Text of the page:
Home eBook Culture Strategy, Part 1

eBook Culture Strategy, Part 1

It’s about time I published my strategy for my new topic-focused blog, eBook Culture. Although upon reading Erik
Benson’s post tonight
about getting on and building something rather than “talking
about it but never building it”, I now feel a bit guilty about writing yet another grand
plan instead of getting my hands dirty with implementation work. But I did promise you
that I’d publish my strategy, plus it will serve as a public reminder of what I have to

Re-cap of my goals

In a previous post, I
explained that my personal goals with eBook Culture are four-pronged:

1. Explore the niche world of eBooks.

2. Build up a weblog community of eBook users.

3. Prove to myself and future employers or customers that I’m able to successfully
implement a web strategy and build a social media website.

4. Earn some money and potentially grow a business.

What’s the Problem with eBooks?

So let’s start with asking: what’s the business problem I’m trying to solve with my
new website? Crudely put, it’s that eBooks aren’t accessible enough for mainstream users.
The technology (hardware, software) is still too hard or too messy to use – it’s not
user-friendly enough. eBooks have too many obstacles in front of them. 

I started the new blog to help remove some of those obstacles and make eBooks easier
to use.

Target Audience

Now let me define who my ‘target audience’ is with eBook Culture. Basically I want the
site to appeal to ordinary but tech-savvy people. The sort of people who currently use
iPods/iTunes, only they’ll be readers. Note: I expect this will be a much smaller user
group than for music, because – well frankly, reading isn’t as cool as listening
to music. I’m specifically not targeting people who are already converted to eBooks,
because a) that group is very small, and b) they know much more than I do on this
subject. I do however want to earn their respect and links with good content. 

Let me refer back to goal #1 – explore the niche world of eBooks. So really, my target
audience is me and others like me! That is, I’ll be learning as I go and my aim is
to bring others along for the ride.

Building a Community

I expect this will be the most difficult of my goals to achieve. I don’t have many
social contacts on the Web, indeed I’m not even a very sociable person. How can I expect
to build an eBook community when I won’t even participate in social networks like Orkut
and Friendster? Well, I need to take a different approach. And that approach will be
based on trying to make eBooks as user-friendly as possible. It’s also important
to point out that I don’t necessarily want to be come a focal ‘place’ on the Web for the
eBook community. Let me explain…

One strategy for building a community is to provide a platform for community.
Enable and encourage people to contribute reviews and content and participate in
community discussion. I doubt I will go down this route, because a) developing such
software isn’t my strength, and b) other people have already created social platforms for
the eBook community.

My approach will be to provide information and services to take the pain and hassle
out of eBooks. And believe me, there’s a lot of pain and hassle with eBooks at this point
in time. Some things I can’t control – like DRM. Other things I can make an effort to
influence – like providing easy instructions on how to read eBooks, download software and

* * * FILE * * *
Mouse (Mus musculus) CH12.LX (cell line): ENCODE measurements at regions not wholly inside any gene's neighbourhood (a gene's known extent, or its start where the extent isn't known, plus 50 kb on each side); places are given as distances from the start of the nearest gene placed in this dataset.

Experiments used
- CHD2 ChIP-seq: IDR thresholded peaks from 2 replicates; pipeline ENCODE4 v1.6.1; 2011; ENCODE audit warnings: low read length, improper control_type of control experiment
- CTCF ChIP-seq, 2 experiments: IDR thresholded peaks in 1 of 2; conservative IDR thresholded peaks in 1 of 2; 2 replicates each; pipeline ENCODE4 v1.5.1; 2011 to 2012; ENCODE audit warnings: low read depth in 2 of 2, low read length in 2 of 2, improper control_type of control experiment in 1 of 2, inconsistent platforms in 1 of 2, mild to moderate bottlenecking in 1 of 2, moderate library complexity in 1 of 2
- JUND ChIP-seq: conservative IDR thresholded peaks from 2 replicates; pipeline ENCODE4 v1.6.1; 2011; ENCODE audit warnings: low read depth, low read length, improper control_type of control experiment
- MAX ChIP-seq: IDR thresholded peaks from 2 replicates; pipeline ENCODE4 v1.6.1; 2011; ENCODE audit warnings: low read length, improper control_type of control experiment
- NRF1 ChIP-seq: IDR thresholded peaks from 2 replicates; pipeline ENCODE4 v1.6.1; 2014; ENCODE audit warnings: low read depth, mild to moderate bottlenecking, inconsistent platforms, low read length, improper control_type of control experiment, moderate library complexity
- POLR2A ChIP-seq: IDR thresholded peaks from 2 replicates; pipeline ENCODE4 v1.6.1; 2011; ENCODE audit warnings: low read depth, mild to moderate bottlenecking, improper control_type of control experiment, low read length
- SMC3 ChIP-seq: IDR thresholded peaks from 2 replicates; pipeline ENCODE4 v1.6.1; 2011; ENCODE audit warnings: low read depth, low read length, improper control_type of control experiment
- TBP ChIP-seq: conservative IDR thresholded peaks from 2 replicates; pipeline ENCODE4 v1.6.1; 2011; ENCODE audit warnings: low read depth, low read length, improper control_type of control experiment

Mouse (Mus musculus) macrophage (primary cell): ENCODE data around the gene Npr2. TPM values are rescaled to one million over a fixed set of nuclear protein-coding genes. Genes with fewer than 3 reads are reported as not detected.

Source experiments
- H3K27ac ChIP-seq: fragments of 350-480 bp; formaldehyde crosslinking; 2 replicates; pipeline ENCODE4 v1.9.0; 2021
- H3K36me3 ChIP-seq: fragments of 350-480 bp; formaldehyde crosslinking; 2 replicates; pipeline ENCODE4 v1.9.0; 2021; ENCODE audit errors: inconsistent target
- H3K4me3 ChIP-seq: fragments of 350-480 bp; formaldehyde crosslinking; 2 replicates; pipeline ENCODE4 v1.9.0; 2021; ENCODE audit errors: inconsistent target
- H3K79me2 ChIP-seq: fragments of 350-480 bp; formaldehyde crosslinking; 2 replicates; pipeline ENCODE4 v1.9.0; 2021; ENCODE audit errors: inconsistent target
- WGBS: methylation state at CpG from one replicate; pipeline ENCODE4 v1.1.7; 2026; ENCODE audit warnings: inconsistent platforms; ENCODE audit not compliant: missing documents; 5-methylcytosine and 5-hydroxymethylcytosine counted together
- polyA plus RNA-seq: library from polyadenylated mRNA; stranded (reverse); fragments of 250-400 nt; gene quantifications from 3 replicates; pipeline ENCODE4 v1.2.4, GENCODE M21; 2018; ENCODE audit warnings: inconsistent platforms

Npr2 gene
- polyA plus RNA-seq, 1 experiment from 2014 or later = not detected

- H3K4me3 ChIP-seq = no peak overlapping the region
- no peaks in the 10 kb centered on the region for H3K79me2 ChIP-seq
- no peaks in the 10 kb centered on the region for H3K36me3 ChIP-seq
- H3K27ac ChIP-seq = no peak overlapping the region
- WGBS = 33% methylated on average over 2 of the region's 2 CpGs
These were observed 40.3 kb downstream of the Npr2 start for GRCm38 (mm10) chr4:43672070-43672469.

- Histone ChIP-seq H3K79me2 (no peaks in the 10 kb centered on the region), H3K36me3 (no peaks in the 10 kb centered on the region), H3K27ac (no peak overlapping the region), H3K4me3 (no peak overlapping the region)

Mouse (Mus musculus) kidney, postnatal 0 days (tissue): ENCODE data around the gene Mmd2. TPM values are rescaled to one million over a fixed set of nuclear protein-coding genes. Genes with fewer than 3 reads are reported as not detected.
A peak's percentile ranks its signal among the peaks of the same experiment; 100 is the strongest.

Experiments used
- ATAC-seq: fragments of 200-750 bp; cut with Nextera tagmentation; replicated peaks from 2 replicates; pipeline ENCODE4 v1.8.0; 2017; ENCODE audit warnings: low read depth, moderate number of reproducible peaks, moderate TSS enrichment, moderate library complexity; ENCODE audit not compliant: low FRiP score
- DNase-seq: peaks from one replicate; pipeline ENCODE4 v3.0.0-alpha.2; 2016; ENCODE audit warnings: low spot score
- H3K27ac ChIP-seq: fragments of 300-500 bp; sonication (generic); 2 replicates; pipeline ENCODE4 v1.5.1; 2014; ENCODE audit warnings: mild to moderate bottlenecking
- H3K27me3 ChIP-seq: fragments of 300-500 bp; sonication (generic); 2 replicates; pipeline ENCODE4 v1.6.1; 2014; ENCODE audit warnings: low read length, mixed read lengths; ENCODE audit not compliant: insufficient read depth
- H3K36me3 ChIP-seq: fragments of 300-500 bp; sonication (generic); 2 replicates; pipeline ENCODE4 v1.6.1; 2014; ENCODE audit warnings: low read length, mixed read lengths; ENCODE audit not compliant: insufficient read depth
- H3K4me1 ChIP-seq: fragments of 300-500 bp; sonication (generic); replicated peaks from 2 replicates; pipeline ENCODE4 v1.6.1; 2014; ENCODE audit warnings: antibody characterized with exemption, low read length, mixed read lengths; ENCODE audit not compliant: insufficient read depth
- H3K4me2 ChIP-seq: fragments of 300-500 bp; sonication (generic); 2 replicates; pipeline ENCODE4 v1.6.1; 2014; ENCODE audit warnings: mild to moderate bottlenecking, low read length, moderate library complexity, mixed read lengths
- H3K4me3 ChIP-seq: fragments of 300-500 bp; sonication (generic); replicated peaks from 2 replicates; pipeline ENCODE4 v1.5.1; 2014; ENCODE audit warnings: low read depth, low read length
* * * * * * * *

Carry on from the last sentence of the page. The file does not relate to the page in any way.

convert texts into eBooks.  

So I will put a bunch of things that eBook users want on my site and hope that people
travel through it often enough. This is similar in a sense to the portal strategy from the Web world,
although what I have in mind is less ostentatious and more focused on useful content (rather then e.g. fancy web services). Things like: news, reviews, content summaries, conversion
tools, articles, analysis. 

Even though I won’t end up as one of the ‘places’ where the community gathers and
meets, I’ll be doing my bit to make eBooks easy to use and share. I’ll be providing a
useful service to the community and hopefully helping to grow it. That’s the sort of
community I’m aiming to build – one that visits my site often but doesn’t necessarily use
it as a focal point for discussions and collaboration.

I’ll also be an evangelist for eBooks, which is an important role in a community.

eBooks and the Web

I specialize in the Web. I’m also a writer and prolific reader. So another aspect of
my strategy is to marry eBooks with the Web. I want to help provide a seamless
integration of eBooks from the reading device (typically a mobile device like a PDA) to
the server. This isn’t a revolutionary thought, Apple are doing exactly this with
iPod/iTunes and Tim O’Reilly is doing it with
eBooks with his company’s Safari service. Where
I fit in is probably not so much in the software/hardware side of things, given I’m not a
company (to paraphrase a Dave Winer line). My focus
here will be to provide top-notch written content – how-to’s, reviews, analysis. Playing
to my strengths as a writer and analyst.

Two-Way Web

Come on, you knew the two-way web would stick its oar into the strategy 😉 Basically
my aim here is to encourage people to create and produce eBooks, not just consume them.
The key for this is to provide easy-to-use conversion services, or instructions /

I think there’s some overlap with blogging and eBooks and they could learn from one
another. For example, longer blog posts could be converted into eBook formats. And some
eBooks would benefit from blogging technologies, like finding ways to cut eBooks into
digestible chunks (microcontent). So a part of my strategy is to push the two-way web
philosophy into the eBook culture and see what evolves.


There’s more to write, but I’ll wrap up Part 1 and continue at a later date. So what
are your thoughts on my strategy so far? Am I headed in the right direction?

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